Now that we finally have wood floors, I can actually say how it works on hard floors: great! The parquet floor tool works well and it slides under the furniture quite well – much easier than a regular vacuum or a broom.


One drawback to the Miele Titan is that the bags are kind of expensive – about $4-5 per bag, and they are not terribly big, either, because the canister is small. The boxes of bags also come with pads for the two filters on the vacuum. I think we end up changing it once every month and a half or so, and it would be more often for people that have pets. The bags are really nice, though – very thick and I have no doubt that they hold the dust in better than the cheap bags in other vacuums. But, it can be a case of sticker shock if you don’t realize how much the bags are!

I’m totally happy with my Miele purchase and would do it all over again in a heartbeat! I’m also glad that I bought it at a local store so that I have a place to take it if there are ever issues, like when the brush attachment broke.

This is an unsolicited review of a product I purchased. It contains affiliate links.

Big Family Problems

1. Your refrigerator isn’t big enough to store a week’s worth of groceries.

In particular, you definitely do not have enough room in the produce drawers.

2. No stores have shopping carts big enough to hold all your children and all your groceries, too.

So you become a “two-cart family” and put kids in one and groceries in the other, but sometimes you worry that the store manager might revoke the license of the second cart-driver, who is seven years old and can barely see over the handle.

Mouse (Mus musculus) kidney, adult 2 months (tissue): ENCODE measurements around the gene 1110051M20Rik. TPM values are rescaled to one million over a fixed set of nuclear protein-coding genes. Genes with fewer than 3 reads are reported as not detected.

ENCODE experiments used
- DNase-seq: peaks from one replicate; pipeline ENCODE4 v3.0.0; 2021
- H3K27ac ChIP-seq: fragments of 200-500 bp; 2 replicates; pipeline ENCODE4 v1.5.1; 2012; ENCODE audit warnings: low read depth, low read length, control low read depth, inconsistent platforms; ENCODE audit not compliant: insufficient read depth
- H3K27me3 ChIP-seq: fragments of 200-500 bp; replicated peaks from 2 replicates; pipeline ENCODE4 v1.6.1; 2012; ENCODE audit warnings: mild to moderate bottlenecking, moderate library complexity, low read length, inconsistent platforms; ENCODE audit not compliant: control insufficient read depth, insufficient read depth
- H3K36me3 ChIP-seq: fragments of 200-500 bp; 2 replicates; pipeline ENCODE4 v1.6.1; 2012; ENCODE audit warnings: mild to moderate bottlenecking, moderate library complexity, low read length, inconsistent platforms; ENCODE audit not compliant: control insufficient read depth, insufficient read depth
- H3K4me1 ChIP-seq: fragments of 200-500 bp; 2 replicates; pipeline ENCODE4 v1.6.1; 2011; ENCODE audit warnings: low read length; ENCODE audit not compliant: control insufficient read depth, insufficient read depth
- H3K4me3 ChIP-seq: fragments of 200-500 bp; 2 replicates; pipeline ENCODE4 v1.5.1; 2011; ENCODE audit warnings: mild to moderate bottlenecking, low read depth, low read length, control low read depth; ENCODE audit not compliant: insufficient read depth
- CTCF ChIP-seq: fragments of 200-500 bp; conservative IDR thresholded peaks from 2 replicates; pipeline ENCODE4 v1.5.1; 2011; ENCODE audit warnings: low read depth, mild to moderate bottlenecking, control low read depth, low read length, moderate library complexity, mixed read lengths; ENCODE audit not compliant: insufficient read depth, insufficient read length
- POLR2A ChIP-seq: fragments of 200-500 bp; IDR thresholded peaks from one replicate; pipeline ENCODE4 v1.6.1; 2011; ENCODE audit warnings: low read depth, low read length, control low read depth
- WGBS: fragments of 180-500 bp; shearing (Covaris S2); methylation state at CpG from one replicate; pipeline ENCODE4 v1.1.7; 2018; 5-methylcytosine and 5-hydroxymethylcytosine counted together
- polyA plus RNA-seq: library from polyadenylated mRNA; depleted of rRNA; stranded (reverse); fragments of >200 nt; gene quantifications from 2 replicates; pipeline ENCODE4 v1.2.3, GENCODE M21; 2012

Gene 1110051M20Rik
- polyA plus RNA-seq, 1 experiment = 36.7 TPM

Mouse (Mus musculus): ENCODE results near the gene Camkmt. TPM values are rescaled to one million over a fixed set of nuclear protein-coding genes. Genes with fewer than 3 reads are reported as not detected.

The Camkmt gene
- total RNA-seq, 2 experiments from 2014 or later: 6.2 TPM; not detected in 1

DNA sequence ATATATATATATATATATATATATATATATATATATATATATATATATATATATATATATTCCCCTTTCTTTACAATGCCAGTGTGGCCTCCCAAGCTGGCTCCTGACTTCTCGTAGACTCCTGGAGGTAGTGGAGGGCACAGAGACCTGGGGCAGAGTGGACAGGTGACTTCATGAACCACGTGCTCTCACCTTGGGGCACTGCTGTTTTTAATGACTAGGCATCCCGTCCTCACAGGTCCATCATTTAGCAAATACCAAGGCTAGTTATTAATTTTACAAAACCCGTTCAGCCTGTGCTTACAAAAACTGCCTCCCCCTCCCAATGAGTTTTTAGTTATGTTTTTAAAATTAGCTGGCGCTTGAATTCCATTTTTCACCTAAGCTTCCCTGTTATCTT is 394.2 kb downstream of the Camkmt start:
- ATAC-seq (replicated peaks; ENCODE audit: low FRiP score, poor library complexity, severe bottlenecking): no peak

3. Toothbrush holders that hold more than five are rare.

Our kids are young enough right now that we still supervise their teeth-brushing, so all of our toothbrushes are in the same bathroom.  Yeah.  Try finding a toothbrush holder that holds more than four or five toothbrushes.  (We are currently using a short, oval vase from Hobby Lobby in lieu of a real toothbrush holder.)

4. Cars that seat seven passengers don’t allow for five of those passengers to be carseats.

The minivan may be the quintessential mom-mobile, but just because it seats seven doesn’t mean you can have five kids in it.¬† Fitting five carseats in a minivan requires hours of research and testing to figure out the right combination that will allow you to fit three seats across the back and two in the middle.

5. You can’t find a highchair for every highchair-sized kid at most restaurants.

And if you can, there’s rarely room to put more than one at a table.

6. Your dishwasher won’t hold one meal’s worth of dishes.

We are only beginning to happen upon this problem on occasion, but I forsee it becoming a regular occurence in the future.

7. You must run four pancake griddles simultaneously to get everyone fed in less than two hours.

If we ever do a total kitchen renovation, I’m figuring out a way to put a restaurant-style grill/cooktop in.

8. A standard-sized kitchen table is more than cramped.

When child #5 started sitting at the table recently, we realized that we are soon going to have to either get a bigger table or find more narrow chairs so that we can fit three on one side.  And while I eschew the idea of a formal dining room, I can see that someday we are probably going to want one just for the size!  (Maybe then I can turn the eat-in kitchen into a commercial grill and dish pit.)

Why I’m Voting for Mitt Romney (To My Fellow Conservatives)

To my fellow conservatives:

Mitt Romney was not my first choice for president.¬† I didn’t vote for him in the 2008 election, and I didn’t vote for him in the 2012 primary.¬† There are a lot of areas in which our opinions would differ; however, I will be enthusiastically voting for him in November and would implore you to do so as well.